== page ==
Apple, Amazon deny report of Chinese spy chips in supply chain

chips
Image credit: Alexandre Debiève on Unsplash.com

(Reuters) – Apple and Amazon denied a Bloomberg Businessweek report on Thursday that said their systems had been infiltrated by malicious computer chips inserted by Chinese intelligence agents.

Bloomberg cited 17 unidentified sources from intelligence agencies and business to support claims that Chinese spies had placed computer chips inside equipment used by about 30 companies and multiple US government agencies, which would give Beijing secret access to internal networks.

China’s Ministry of Foreign Affairs did not respond to a written request for comment. Beijing has previously denied allegations of orchestrating cyber attacks against Western companies.

Security experts who have worked for government agencies and large corporations told Reuters that they were surprised by the stark discrepancy between the claims in the Bloomberg article and the strongly worded denials from Apple and Amazon Web Services. Some said that certain allegations were plausible, but that the strong denials from companies cited in the piece left them with doubts about whether the attacks had happened.

“There is no truth” to claims in the story that Apple found malicious chips in its servers in 2015, the said in a statement. “This is untrue,” Amazon said in a blog post.

Bloomberg defended its reporting.

“Seventeen individual sources, including government officials and insiders at the companies, confirmed the manipulation of hardware and other elements of the attacks,” Bloomberg said in a statement. “We stand by our story and are confident in our reporting and sources.”

The report said that a unit of the Chinese People’s Liberation Army infiltrated the supply chain of computer hardware maker Super Micro Computer to plant malicious chips that could be used to steal corporate and government secrets.

Super Micro Computer shares fell 38% to $13.26 in Pink Sheet trading.

San Jose, California-based Super Micro strongly denied that it sold servers to customers contained malicious microchips in the motherboards of those systems. It said it has never found any malicious chips, had not been informed that such chips were found by any customer, and never been contacted by government agencies on the matter.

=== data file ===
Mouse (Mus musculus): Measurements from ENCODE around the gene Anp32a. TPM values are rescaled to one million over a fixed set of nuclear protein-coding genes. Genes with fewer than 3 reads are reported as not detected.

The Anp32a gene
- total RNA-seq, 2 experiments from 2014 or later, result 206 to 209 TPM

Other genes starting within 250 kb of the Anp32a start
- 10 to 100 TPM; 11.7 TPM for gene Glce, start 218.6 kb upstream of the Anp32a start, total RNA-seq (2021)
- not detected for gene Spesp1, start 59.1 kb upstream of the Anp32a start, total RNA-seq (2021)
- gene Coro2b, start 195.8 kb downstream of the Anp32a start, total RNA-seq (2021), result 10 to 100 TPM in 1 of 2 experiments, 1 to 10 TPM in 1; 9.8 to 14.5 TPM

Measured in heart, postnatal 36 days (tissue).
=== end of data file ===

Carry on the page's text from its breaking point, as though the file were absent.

Bloomberg reported that Amazon uncovered the malicious chips in 2015 when examining servers manufactured by a company known as Elemental Technologies which Amazon eventually acquired.

The investigation found that Elemental servers, which were assembled by Super Micro, were tainted with tiny microchips that were not part of their design, Bloomberg said. Amazon reported the matter to US authorities, who determined that the chips allowed attackers to create “a stealth doorway” into networks using those servers, the story said.

AWS told Bloomberg it had reviewed its records related to the Elemental acquisition and “found no evidence to support claims of malicious chips or hardware modifications.”

Bloomberg also reported that Apple in 2015 found malicious chips in servers it purchased from the hardware maker, citing three unidentified company insiders.

Apple denied the account, saying it had investigated Bloomberg’s claims.

Representatives with the Federal Bureau of Investigation and the US Department of Homeland Security did not respond to requests for comment. A US National Security Agency spokeswoman said she had no immediate comment.

While the companies disputed the facts in the story, security experts noted that there is growing concern that hackers could launch cyber attacks by inserting malicious chips into hardware sold to government agencies and businesses.

“Extended, complex, global supply chains create a risk for malicious cyber activity that companies must take into account,” said Michael Daniel, chief executive of the non-profit Cyber Threat Alliance.

(Reporting by Jack Stubbs in London; Sweta Singh in Bangalore; Christopher Bing in Washington; Kenneth Li in New York, Adam Jourdan in Beijing; writing by Jim Finkle; editing by Nick Zieminski and Grant McCool)

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